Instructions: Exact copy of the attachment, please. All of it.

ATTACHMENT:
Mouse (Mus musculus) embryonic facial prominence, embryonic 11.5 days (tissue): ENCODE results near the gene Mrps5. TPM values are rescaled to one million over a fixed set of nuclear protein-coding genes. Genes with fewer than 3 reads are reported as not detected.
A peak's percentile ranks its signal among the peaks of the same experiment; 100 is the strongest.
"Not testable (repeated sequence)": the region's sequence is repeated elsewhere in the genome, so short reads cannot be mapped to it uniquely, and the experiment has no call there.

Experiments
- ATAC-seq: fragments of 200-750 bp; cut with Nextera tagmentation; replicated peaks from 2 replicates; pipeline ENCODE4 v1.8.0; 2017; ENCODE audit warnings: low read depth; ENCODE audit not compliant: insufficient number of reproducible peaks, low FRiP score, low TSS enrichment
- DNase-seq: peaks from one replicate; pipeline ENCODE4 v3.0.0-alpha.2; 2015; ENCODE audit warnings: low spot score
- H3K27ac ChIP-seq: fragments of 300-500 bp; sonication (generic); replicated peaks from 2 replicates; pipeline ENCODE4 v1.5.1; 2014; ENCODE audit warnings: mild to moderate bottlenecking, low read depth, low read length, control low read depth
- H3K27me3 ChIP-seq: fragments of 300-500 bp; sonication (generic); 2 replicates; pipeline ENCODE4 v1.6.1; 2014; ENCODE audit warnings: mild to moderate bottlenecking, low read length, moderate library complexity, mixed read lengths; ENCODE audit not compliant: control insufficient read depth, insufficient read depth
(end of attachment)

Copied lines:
Mouse (Mus musculus) embryonic facial prominence, embryonic 11.5 days (tissue): ENCODE results near the gene Mrps5. TPM values are rescaled to one million over a fixed set of nuclear protein-coding genes. Genes with fewer than 3 reads are reported as not detected.
A peak's percentile ranks its signal among the peaks of the same experiment; 100 is the strongest.
"Not testable (repeated sequence)": the region's sequence is repeated elsewhere in the genome, so short reads cannot be mapped to it uniquely, and the experiment has no call there.

Experiments
- ATAC-seq: fragments of 200-750 bp; cut with Nextera tagmentation; replicated peaks from 2 replicates; pipeline ENCODE4 v1.8.0; 2017; ENCODE audit warnings: low read depth; ENCODE audit not compliant: insufficient number of reproducible peaks, low FRiP score, low TSS enrichment
- DNase-seq: peaks from one replicate; pipeline ENCODE4 v3.0.0-alpha.2; 2015; ENCODE audit warnings: low spot score
- H3K27ac ChIP-seq: fragments of 300-500 bp; sonication (generic); replicated peaks from 2 replicates; pipeline ENCODE4 v1.5.1; 2014; ENCODE audit warnings: mild to moderate bottlenecking, low read depth, low read length, control low read depth
- H3K27me3 ChIP-seq: fragments of 300-500 bp; sonication (generic); 2 replicates; pipeline ENCODE4 v1.6.1; 2014; ENCODE audit warnings: mild to moderate bottlenecking, low read length, moderate library complexity, mixed read lengths; ENCODE audit not compliant: control insufficient read depth, insufficient read depth